“However, people are showing movies outside and in conditions where there is ambient light or less than perfect conditions, so some people may want to see cinema [screens] get brighter as a result. In the future, cinemas may need to move toward emissive displays for this purpose. We have already seen this on cruise ships, where they have open-air cinemas. They use screens with LED arrays, which is an emissive cinema display. Until recently, high resolution was not used, but that is starting to change.”
“Domestic TV’s are getting a lot brighter. It is quite common with modern HDR TV’s to have a brightness of 1,000 nits, and they are starting to increase to 2,000 and beyond. So if you can have a consumer display that has brightness of 1,000 nits and cinemas are only at 50 to 100 nits, you might wonder if, for some people, will it someday be hard for cinemas to compete with home theaters? If they want to address that issue, maybe they will want the cinema screen to get brighter, and projectors are not going to get them there. Therefore, they may need to change technologies with self-emissive displays—OLED or LED or some kind of quantum dot display. I don’t think the industry is really thinking that way right now, but I do think it is something that could happen in the future. So maybe we will see television technology converge toward cinema, and cinema technology converge toward television,” Borer says.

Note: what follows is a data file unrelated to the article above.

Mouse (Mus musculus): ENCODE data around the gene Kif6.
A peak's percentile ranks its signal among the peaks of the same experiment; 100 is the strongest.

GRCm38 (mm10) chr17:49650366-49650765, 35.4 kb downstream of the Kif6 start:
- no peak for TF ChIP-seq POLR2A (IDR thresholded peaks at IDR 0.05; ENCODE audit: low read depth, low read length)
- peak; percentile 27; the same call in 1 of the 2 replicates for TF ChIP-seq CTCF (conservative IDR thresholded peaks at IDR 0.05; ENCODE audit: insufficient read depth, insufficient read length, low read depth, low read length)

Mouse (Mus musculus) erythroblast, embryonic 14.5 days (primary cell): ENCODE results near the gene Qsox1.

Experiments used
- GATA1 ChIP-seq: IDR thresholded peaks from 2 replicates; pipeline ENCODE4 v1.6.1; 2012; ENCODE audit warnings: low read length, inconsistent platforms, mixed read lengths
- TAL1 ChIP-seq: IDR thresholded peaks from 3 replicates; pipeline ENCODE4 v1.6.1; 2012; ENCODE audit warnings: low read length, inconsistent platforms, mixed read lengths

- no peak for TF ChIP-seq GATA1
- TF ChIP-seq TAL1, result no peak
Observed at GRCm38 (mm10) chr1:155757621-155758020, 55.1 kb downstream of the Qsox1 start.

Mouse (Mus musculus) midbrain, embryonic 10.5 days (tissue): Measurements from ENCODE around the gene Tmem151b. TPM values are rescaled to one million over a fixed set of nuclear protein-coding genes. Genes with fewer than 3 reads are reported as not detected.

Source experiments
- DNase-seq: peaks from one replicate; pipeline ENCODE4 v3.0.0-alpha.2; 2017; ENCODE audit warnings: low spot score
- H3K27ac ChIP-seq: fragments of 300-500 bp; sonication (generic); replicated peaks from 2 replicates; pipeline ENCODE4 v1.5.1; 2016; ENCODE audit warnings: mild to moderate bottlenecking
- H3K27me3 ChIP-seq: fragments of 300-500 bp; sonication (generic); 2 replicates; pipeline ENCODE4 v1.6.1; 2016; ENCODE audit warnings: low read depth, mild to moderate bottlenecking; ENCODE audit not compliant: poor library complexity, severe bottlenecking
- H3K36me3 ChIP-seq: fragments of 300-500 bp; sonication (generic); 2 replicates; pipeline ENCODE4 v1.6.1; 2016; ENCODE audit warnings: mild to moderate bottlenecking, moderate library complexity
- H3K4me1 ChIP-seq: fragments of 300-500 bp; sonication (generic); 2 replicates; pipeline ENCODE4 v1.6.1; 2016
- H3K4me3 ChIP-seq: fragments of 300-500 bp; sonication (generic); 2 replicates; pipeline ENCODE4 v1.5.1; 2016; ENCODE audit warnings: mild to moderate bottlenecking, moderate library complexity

As 2017 dawns, the HDR topic shows no signs of abating, and much industry coverage is being devoted to demonstrating and explaining where HDR currently fits in the larger broadcast content creation, delivery, and viewing paradigm, and where it might be heading next. Among the developments, on the topic of streaming UHD/HDR footage, the BBC is currently streaming a limited, four-minute 4K UHD trial of Planet Earth II footage in its UHD/HLG format, which the network is calling “the highest quality the BBC has ever broadcast.” The footage is available through the BBC iPlayer platform, with the network promoting the notion that “extreme high contrast” footage as demonstrated in the demo illustrates an ability to use dynamic range to broadcast the natural world in a way that was simply never possible in the past. Meanwhile, the Creative Planet Network recently posted a comprehensive, end-of-year look at some of the creative possibilities for how HDR delivery and display technologies can be utilized for different applications.